A Hat On A Windy Day

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The tram ride into Collins Street was marked by people trying not to be blown into traffic and girls doing their best to maintain a bit of modesty as the wind was determined to show the world what colour underwear they had chosen for that day.

Sam often wore a hat, but not today.

He remembered the Dickens’ quote, There are very few moments in a man’s existence when he experiences so much ludicrous distress, or meets with so little charitable commiseration, as when he is in pursuit of his own hat.

Sam had enough problems — he wasn’t about to add embarrassment to the list.

When he arrived at Collins Street, there was a noticeable absence of pretty girls sitting at tables drinking coffee.

The wind had swept them away.

They sheltered behind glass and Sam didn’t like his women under glass, he liked them out in the open.

The elevator played its familiar rattly tune, and Dr Doug’s secretary gave her usual smile.

Sam had gotten used to her over the months, but this day he rediscovered her beauty. It’s funny how we get used to things we see every day. Sam’s detective senses were out of practice. There was a time when he observed through eyes that saw everything. It was one of the things that gave his writing such a sharp edge.

“We haven’t talked much about your writing Sam. Do you remember a time when it became clear to you that you would become a writer?” Dr Doug was having a good day. His first patient of the day showed a good deal of improvement from the previous week. Dr Doug’s ego was in full flight.

“No, I don’t. And I don’t mean that it is one of my lost memories, I mean that it was just one of the things that interested me, so I thought I would give it a try. It would make a much better story if there had been a Road to Damascus moment but that’s not how I do things. I just sort of find myself in it, and when I look back, it is difficult to see where it started. Obviously, that doesn’t apply to Scarlett; that was definitely a blinding flash.”

“I should think so. She’s amazing, and I really would have been disappointed if there was not a little lightening and thunder.

“Were you a stand out in English studies at school?” asked Dr Doug.

“Not at all. I guess I did okay. Mostly my marks were around the mid-seventies, which I guess were good but everyone around me was in the mid to high eighties, and beyond, so I didn’t stand out. I remember enjoying the subject, and I’ve always had ‘the gift of the gab’ as my mother would call it.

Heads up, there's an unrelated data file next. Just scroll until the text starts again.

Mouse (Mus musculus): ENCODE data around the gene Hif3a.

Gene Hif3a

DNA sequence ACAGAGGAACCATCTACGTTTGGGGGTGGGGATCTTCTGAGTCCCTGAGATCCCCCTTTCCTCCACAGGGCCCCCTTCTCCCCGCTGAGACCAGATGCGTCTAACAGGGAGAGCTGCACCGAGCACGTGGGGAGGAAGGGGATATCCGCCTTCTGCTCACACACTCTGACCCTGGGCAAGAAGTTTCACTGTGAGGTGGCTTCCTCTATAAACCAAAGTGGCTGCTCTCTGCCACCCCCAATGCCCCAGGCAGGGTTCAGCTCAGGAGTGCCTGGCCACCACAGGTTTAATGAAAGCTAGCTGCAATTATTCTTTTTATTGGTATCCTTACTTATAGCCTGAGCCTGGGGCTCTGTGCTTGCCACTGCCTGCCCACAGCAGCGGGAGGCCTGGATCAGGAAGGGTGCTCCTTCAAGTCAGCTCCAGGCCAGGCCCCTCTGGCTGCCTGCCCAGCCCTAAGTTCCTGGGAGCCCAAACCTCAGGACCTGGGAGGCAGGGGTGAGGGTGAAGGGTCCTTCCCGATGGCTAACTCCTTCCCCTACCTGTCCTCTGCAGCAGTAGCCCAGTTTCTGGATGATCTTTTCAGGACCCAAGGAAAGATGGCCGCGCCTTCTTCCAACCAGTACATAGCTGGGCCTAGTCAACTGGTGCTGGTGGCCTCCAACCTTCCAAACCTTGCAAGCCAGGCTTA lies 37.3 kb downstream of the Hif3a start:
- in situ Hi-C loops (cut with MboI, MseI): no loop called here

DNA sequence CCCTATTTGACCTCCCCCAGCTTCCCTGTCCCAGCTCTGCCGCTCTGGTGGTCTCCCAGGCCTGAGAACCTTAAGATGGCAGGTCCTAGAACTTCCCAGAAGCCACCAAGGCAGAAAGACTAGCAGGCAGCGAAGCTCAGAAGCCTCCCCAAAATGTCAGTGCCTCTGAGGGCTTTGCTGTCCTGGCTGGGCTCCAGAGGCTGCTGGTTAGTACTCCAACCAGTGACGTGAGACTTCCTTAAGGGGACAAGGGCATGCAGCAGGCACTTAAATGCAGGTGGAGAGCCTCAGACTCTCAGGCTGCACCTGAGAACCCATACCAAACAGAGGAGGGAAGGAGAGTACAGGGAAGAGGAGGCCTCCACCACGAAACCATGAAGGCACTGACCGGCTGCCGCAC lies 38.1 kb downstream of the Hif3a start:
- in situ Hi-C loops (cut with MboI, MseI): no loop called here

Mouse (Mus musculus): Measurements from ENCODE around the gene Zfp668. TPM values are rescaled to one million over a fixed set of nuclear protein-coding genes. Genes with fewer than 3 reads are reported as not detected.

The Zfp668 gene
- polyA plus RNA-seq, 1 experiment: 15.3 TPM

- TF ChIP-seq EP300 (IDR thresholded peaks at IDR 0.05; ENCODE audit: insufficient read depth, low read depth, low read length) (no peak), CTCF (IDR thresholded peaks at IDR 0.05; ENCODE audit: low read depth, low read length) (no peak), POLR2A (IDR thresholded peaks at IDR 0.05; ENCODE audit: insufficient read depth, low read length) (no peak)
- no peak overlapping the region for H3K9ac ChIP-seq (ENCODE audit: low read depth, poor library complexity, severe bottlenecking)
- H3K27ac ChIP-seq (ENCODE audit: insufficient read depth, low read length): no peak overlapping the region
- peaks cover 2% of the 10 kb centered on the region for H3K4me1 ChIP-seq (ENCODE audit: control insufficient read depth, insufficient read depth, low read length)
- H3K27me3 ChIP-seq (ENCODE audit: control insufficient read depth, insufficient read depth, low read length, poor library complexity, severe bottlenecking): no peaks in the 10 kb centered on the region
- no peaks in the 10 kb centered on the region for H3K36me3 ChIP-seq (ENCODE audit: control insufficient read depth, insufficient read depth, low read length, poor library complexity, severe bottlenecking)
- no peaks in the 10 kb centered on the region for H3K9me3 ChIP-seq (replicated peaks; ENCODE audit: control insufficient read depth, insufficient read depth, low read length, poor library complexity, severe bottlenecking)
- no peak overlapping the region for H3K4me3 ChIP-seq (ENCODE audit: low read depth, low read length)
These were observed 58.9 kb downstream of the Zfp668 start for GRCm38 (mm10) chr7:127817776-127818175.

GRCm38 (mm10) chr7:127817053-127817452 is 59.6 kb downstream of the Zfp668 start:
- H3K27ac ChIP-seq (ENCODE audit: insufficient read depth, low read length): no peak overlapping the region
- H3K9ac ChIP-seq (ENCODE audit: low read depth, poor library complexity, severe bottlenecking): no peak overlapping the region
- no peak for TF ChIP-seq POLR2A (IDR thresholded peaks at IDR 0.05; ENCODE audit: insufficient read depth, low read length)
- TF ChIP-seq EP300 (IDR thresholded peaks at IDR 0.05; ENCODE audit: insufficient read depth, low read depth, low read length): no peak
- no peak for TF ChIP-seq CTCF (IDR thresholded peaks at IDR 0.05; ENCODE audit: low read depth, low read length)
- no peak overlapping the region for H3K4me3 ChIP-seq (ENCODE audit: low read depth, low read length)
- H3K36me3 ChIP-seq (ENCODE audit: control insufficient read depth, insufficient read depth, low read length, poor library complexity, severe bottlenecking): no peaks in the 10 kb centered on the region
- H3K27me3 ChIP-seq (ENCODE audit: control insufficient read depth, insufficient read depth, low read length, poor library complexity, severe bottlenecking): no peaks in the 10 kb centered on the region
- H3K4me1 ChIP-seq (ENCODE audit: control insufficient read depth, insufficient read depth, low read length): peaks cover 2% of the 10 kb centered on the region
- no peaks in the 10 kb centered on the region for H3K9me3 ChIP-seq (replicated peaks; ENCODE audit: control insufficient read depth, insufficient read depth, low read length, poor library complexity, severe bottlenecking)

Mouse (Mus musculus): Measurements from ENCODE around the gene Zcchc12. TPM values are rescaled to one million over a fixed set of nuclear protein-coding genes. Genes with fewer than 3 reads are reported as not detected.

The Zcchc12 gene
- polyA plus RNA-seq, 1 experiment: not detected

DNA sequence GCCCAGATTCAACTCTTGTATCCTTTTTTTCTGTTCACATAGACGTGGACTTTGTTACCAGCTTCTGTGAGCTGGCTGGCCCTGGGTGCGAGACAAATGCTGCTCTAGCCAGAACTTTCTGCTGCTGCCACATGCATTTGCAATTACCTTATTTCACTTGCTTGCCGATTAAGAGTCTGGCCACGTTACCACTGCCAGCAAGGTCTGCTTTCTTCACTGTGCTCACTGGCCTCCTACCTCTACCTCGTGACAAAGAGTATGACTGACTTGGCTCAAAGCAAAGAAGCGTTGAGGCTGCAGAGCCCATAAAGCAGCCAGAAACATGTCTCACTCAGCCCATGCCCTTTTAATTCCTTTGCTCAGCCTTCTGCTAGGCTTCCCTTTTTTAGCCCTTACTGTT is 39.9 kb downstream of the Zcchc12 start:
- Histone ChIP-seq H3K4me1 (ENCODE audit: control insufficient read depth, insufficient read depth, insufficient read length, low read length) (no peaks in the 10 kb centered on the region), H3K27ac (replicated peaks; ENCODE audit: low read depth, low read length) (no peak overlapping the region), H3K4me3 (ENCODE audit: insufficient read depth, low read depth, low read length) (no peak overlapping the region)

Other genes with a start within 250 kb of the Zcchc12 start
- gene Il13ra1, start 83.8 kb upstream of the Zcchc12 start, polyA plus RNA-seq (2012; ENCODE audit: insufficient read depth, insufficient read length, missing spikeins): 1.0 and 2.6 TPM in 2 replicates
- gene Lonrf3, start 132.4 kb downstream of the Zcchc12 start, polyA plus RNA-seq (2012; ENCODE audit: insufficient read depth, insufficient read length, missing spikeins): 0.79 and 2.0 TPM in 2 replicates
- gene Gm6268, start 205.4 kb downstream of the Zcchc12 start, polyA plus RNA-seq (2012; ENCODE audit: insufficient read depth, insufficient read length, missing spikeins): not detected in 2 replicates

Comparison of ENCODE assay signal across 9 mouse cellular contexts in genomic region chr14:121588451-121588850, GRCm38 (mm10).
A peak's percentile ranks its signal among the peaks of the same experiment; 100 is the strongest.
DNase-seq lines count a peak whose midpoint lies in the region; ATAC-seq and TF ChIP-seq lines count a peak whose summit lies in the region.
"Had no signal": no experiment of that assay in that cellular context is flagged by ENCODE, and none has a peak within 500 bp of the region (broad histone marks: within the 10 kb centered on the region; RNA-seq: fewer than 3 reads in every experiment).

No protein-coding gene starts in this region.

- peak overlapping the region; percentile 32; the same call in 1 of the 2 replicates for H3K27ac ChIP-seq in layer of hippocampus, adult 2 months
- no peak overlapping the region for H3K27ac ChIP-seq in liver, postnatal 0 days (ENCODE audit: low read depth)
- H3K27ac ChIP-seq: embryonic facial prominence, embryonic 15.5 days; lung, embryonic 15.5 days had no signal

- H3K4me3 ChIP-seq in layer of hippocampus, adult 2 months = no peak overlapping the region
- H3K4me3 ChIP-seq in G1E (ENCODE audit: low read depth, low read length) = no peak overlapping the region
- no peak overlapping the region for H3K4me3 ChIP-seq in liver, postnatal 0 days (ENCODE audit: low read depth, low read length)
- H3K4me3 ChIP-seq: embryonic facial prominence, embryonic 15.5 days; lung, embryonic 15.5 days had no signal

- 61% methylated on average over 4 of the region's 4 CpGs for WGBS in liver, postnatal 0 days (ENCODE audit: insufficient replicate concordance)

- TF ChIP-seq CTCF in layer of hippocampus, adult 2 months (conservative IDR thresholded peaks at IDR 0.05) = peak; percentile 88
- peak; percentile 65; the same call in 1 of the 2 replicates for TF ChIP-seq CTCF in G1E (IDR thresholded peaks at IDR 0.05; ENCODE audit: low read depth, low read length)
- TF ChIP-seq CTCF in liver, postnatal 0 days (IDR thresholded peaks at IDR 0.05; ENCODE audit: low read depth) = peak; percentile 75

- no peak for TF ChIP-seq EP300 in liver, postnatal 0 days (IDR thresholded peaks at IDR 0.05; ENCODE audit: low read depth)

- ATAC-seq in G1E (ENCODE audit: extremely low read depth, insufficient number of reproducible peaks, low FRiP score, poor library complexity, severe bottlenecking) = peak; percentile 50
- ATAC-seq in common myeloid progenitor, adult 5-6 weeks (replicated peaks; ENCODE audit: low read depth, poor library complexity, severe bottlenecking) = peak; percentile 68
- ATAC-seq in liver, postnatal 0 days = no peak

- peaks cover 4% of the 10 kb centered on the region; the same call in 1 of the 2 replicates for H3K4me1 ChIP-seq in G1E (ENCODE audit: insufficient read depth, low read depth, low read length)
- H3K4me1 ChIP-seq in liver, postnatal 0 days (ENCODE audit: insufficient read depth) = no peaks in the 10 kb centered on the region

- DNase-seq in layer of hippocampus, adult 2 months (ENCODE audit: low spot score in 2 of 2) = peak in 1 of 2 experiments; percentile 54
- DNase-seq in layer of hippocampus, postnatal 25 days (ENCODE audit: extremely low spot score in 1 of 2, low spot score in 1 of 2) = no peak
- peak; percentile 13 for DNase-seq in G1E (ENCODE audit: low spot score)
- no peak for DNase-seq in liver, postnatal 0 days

I had excellent English teachers all the way through high school, which helped. I liked them all, and I wanted to please them, so I guess that drove me on.

I remember one year in particular.

We were in a scholarship year, which meant that at the end of that year we would sit an exam and hopefully qualify for a government scholarship which would pay for some of our expenses for the next few years of schooling.

This was a really big deal as most of us came from working class homes where our tradesmen fathers were working overtime to put us through this private school. It wasn’t a private school in the sense that you see these days. It was definitely at the bottom rung, but we had uniforms, and there were school fees and books and sports equipment and stuff like that and most households were single income back then, so a scholarship was a big deal and our families were counting on the money. If we didn’t get it, there was a chance we would be out of school and placed in a trade. Most of the parents in that era wanted more for their kids. They wanted them to better themselves. These days ‘tradies’ make more money than bank managers but back then it was about moving up in society.

Middle class trumped working class, any day.

The school I went to might have been a private school, but it was full of boys from a very rough part of Melbourne. I’m amazed that the teachers were able to control us considering all that, but the reason it worked was that we were all terrified of our fathers. Dads didn’t take any shit in those days, and we knew that they were working all hours just to keep us at school, so we didn’t dare let them down.

The teachers would merely have to suggest that they might call in our parents and we fell into line.

This was a particularly tough era, and we had a long standing dislike of Preston Technical School, and the dislike was returned. The rivalry continues to this day and every decade, or so it boils up into a pitched battle. It happened when I was a junior. A couple of our students were walking to school [no one got driven to school in those days] and got jumped by a bunch of Preston Tech boys. The word went out, and a group of seniors and a couple of teachers went in the direction of Preston Tech and beat the shit out of anyone they could find. By the time the cops arrived, there were bruised and battered teenagers as far as the eye could see. We received our seniors back at the school as the Romans would have back in the day. Those boys achieved legendary status, as did the teachers who went with them. It was an amazing time to be alive.”